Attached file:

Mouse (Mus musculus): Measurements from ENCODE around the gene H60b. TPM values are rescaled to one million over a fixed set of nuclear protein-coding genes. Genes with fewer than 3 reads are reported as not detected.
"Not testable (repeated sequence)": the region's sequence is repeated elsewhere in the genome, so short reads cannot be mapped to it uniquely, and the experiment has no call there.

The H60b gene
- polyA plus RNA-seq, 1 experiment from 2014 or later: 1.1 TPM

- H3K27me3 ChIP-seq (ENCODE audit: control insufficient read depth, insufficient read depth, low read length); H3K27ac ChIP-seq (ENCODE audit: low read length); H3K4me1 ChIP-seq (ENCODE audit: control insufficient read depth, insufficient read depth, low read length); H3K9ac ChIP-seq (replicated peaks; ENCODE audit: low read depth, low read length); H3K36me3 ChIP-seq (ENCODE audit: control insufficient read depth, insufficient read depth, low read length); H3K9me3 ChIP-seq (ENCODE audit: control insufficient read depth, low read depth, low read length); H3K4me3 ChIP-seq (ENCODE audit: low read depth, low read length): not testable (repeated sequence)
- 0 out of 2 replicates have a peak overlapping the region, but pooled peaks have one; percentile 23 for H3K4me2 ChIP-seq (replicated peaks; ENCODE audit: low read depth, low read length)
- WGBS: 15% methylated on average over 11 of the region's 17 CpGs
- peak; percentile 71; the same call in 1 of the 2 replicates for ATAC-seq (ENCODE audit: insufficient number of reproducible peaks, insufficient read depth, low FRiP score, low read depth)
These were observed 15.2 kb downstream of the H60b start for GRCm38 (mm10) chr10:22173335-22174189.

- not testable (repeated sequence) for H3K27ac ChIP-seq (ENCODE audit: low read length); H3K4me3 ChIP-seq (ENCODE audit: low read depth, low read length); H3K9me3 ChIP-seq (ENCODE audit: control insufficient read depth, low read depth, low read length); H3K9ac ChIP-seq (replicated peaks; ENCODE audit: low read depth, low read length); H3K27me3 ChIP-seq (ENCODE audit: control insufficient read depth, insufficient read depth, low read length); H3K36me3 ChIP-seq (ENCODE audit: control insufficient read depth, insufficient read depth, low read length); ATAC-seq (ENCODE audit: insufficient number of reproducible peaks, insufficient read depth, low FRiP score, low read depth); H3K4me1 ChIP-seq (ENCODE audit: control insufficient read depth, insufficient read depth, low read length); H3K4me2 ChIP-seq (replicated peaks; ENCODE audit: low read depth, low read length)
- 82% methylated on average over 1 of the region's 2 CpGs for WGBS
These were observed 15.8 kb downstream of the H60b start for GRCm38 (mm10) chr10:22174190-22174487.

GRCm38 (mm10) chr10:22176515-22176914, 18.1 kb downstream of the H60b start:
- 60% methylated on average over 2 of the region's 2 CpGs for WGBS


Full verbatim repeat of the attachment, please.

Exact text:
Mouse (Mus musculus): Measurements from ENCODE around the gene H60b. TPM values are rescaled to one million over a fixed set of nuclear protein-coding genes. Genes with fewer than 3 reads are reported as not detected.
"Not testable (repeated sequence)": the region's sequence is repeated elsewhere in the genome, so short reads cannot be mapped to it uniquely, and the experiment has no call there.

The H60b gene
- polyA plus RNA-seq, 1 experiment from 2014 or later: 1.1 TPM

- H3K27me3 ChIP-seq (ENCODE audit: control insufficient read depth, insufficient read depth, low read length); H3K27ac ChIP-seq (ENCODE audit: low read length); H3K4me1 ChIP-seq (ENCODE audit: control insufficient read depth, insufficient read depth, low read length); H3K9ac ChIP-seq (replicated peaks; ENCODE audit: low read depth, low read length); H3K36me3 ChIP-seq (ENCODE audit: control insufficient read depth, insufficient read depth, low read length); H3K9me3 ChIP-seq (ENCODE audit: control insufficient read depth, low read depth, low read length); H3K4me3 ChIP-seq (ENCODE audit: low read depth, low read length): not testable (repeated sequence)
- 0 out of 2 replicates have a peak overlapping the region, but pooled peaks have one; percentile 23 for H3K4me2 ChIP-seq (replicated peaks; ENCODE audit: low read depth, low read length)
- WGBS: 15% methylated on average over 11 of the region's 17 CpGs
- peak; percentile 71; the same call in 1 of the 2 replicates for ATAC-seq (ENCODE audit: insufficient number of reproducible peaks, insufficient read depth, low FRiP score, low read depth)
These were observed 15.2 kb downstream of the H60b start for GRCm38 (mm10) chr10:22173335-22174189.

- not testable (repeated sequence) for H3K27ac ChIP-seq (ENCODE audit: low read length); H3K4me3 ChIP-seq (ENCODE audit: low read depth, low read length); H3K9me3 ChIP-seq (ENCODE audit: control insufficient read depth, low read depth, low read length); H3K9ac ChIP-seq (replicated peaks; ENCODE audit: low read depth, low read length); H3K27me3 ChIP-seq (ENCODE audit: control insufficient read depth, insufficient read depth, low read length); H3K36me3 ChIP-seq (ENCODE audit: control insufficient read depth, insufficient read depth, low read length); ATAC-seq (ENCODE audit: insufficient number of reproducible peaks, insufficient read depth, low FRiP score, low read depth); H3K4me1 ChIP-seq (ENCODE audit: control insufficient read depth, insufficient read depth, low read length); H3K4me2 ChIP-seq (replicated peaks; ENCODE audit: low read depth, low read length)
- 82% methylated on average over 1 of the region's 2 CpGs for WGBS
These were observed 15.8 kb downstream of the H60b start for GRCm38 (mm10) chr10:22174190-22174487.

GRCm38 (mm10) chr10:22176515-22176914, 18.1 kb downstream of the H60b start:
- 60% methylated on average over 2 of the region's 2 CpGs for WGBS